The Michigan Engineer News Center

Branko Kerkez selected as NAE Gilbreth Lecturer

CEE Assistant Professor, Branko Kerkez, has been selected by the National Academy of Engineering (NAE) as a 2018 Gilbreth Lecturer, a lectureship recognizing outstanding young American engineers.| Short Read

CEE Assistant Professor, Branko Kerkez, has been selected by the National Academy of Engineering (NAE) as a 2018 Gilbreth Lecturer, a lectureship recognizing outstanding young American engineers.

The Gilbreth Lectures were established in 2001 by the Council of the NAE as a means to acknowledge innovative engineers and make them more visible to the NAE’s large membership. The Gilbreth Lectureships are named in honor of Lillian Gilbreth, the first woman elected to the NAE and a pioneer in the field of Human Factors. The NAE has more than 2,000 peer-elected members and foreign members, senior professionals in business, academia, and government who are among the world’s most accomplished engineers.

Recipients of the lectureships are selected from among presenters at NAE’s Frontiers of Engineering symposia, through a vote by meeting participants. Kerkez, chosen by peers in the highly selective Frontiers of Engineering program, will speak about “Building Smarter Water Systems” at the 2018 NAE National Meeting held in Irvine, CA on February 8.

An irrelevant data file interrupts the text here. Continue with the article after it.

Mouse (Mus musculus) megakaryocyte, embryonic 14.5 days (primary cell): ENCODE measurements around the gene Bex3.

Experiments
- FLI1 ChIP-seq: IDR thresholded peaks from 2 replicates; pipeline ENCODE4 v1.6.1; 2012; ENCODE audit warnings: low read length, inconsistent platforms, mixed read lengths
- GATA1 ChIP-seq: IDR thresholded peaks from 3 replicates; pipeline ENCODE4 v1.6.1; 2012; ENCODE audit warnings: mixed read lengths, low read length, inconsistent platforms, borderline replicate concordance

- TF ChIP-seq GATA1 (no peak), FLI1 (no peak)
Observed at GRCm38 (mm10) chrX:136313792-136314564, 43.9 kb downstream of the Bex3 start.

Gilbreth Lecturers receive a plaque, an honorarium, and travel expenses.  Funding for the lectureship is derived from income on an endowment that has been designated for the encouragement of young engineers.

Kerkez’s research focuses on the development of intelligent water grids, which have the potential to revolutionize the interaction between hydrologic systems and man-made infrastructure. His long-term goal is to build the Internet of water, an intelligent cyber-physical system that connects natural water bodies with physical infrastructure. This demands the use of advanced sensing technologies and data-driven models on top of a novel communications backbone.

Currently, Kerkez is leading a national team of researchers from three other institutions to investigate how “smart” stormwater systems—outfitted with autonomous sensors and valves—can reconfigure urban watersheds in real-time to reduce flooding and improve water quality.

He is only the second University of Michigan faculty member to ever be invited to be a Gilbreth Lecturer.

Jessica Petras


Jessica Petras
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The electrons absorb laser light and set up “momentum combs” (the hills) spanning the energy valleys within the material (the red line). When the electrons have an energy allowed by the quantum mechanical structure of the material—and also touch the edge of the valley—they emit light. This is why some teeth of the combs are bright and some are dark. By measuring the emitted light and precisely locating its source, the research mapped out the energy valleys in a 2D crystal of tungsten diselenide. Credit: Markus Borsch, Quantum Science Theory Lab, University of Michigan.

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